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Friday, January 4, 2013

Tax Cuts on Repatriation Earnings as Economic Stimulus: An Economic Analysis



Donald J. Marples
Section Research Manager

Jane G. Gravelle
Senior Specialist in Economic Policy


From the start of the 112th Congress, reform of the current U.S. corporate tax system has been widely debated as an option to stimulate the economy. Most of the debate has focused on lowering the corporate tax rate and moving toward a territorial system. An exception to this approach is a plan to reduce the tax rate on repatriated dividends that has received some consideration. Under such a plan, the U.S. tax that U.S. firms pay when their overseas operations remit (“repatriate”) their foreign earnings as dividends to their U.S. parent corporations would be reduced. Variations of this type of proposal have been introduced in several bills, including H.R. 937, H.R. 1036, H.R. 1834, H.R. 2862, S. 727, and S. 1671 in the 112th Congress.

A conceptually similar proposal was enacted as part of the American Jobs Creation Act (P.L. 108- 357). The provision provided a temporary reduced rate for repatriated earnings, with the condition that the repatriated earnings be used for domestic investment. While empirical evidence is clear that this provision resulted in a significant increase in repatriated earnings, empirical evidence is unable to show a corresponding increase in domestic investment or employment. A similar provision was considered, but not adopted, as a floor amendment to a Senate version of the American Recovery and Reinvestment Act of 2009.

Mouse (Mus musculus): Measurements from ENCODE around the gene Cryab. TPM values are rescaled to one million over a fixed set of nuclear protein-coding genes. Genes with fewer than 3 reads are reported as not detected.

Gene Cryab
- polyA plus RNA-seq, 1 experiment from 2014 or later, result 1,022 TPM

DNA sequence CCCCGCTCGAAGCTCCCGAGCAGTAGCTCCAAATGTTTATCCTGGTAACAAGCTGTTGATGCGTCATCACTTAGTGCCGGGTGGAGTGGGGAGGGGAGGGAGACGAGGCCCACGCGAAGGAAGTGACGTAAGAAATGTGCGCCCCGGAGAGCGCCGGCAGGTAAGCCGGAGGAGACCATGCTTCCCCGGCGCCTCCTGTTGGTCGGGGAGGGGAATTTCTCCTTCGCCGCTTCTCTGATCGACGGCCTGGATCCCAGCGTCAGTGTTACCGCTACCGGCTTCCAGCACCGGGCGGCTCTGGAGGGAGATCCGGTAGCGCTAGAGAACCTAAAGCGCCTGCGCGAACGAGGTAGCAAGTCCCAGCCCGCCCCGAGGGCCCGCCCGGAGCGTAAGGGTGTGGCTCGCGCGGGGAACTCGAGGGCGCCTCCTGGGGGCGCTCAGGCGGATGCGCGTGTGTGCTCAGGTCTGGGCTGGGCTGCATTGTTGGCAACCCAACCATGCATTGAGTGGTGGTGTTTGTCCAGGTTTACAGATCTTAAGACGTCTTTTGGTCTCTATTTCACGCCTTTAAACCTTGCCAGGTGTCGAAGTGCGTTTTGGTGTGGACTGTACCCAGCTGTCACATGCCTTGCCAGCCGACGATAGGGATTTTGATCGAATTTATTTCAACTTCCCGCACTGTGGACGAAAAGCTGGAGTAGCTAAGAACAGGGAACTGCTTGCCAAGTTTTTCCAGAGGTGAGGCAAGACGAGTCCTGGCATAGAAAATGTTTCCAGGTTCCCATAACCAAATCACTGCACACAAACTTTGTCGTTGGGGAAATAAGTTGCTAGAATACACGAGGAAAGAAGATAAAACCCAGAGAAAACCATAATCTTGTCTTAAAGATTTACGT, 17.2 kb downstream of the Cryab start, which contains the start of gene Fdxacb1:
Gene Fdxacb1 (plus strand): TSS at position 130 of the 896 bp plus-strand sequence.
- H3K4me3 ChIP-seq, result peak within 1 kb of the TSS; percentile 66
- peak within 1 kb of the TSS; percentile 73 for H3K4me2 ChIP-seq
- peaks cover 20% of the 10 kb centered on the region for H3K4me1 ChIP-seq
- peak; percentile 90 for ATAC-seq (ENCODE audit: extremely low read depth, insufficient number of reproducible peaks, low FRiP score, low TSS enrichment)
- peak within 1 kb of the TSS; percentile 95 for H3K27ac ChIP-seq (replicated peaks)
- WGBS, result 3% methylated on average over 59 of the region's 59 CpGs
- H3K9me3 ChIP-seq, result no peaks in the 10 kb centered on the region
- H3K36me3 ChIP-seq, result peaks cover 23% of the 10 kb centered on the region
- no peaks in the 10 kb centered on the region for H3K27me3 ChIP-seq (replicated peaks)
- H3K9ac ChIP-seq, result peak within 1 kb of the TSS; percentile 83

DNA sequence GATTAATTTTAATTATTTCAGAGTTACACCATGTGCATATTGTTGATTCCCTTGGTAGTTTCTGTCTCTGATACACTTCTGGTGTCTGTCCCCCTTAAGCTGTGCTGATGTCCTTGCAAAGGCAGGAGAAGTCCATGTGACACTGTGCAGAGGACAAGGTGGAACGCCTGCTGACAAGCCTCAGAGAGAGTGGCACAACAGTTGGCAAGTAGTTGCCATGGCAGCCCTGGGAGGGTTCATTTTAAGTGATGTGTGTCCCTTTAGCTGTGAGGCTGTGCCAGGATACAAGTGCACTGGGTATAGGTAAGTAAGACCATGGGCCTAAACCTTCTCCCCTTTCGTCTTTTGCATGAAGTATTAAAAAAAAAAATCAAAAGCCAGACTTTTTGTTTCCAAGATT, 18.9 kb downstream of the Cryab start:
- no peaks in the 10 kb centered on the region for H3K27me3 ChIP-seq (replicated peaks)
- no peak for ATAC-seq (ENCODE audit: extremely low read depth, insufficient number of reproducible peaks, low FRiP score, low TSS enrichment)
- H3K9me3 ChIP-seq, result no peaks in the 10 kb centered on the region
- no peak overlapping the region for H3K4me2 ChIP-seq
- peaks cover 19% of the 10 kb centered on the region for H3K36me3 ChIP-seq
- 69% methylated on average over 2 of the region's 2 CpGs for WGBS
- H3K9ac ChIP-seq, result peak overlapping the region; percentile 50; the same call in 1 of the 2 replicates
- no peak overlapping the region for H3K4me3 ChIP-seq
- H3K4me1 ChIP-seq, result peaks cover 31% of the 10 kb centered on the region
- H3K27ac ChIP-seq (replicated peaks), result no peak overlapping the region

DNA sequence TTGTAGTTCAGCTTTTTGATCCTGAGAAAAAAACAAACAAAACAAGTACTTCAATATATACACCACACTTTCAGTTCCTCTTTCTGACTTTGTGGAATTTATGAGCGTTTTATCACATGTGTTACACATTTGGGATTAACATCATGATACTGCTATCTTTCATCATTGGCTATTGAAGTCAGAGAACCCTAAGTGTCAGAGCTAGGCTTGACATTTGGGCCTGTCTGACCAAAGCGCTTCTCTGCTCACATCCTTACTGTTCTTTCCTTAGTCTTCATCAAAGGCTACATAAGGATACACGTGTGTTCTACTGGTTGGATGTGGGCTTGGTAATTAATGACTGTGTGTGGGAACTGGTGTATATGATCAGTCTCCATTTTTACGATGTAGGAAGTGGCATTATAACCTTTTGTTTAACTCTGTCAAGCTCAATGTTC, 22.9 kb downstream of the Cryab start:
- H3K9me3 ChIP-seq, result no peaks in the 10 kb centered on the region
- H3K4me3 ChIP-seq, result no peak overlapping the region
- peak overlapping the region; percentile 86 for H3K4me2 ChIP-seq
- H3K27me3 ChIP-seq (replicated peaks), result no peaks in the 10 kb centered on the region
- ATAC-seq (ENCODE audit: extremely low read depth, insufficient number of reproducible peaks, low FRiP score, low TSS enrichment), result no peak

Viewed in the current debate on how to most efficiently stimulate the economy, economic theory suggests that the simulative effect of a temporary tax cut for repatriations may be offset, or more than offset, by exchange rate adjustments that would reduce net exports. In addition, how businesses use repatriated earnings will impact the stimulative or contractionary effect of a tax cut for repatriations. For example, repatriated earnings will have a larger stimulative effect, or smaller contractionary effect, the greater the degree to which they are used to increase current investment. A smaller stimulative effect or a larger contractionary effect will result, in contrast, if more of the repatriated earnings are used to shore up “cash-flow” issues or pay dividends. This report will be updated as legislative events warrant.

Proposals to adopt a phased in repatriation at a lower tax rate have been coupled with more recent proposals to make a permanent more to a territorial tax, where active earnings of foreign operations would not be subject to U.S. tax.



Date of Report: December 21, 2012
Number of Pages: 15
Order Number: R40178
Price: $29.95

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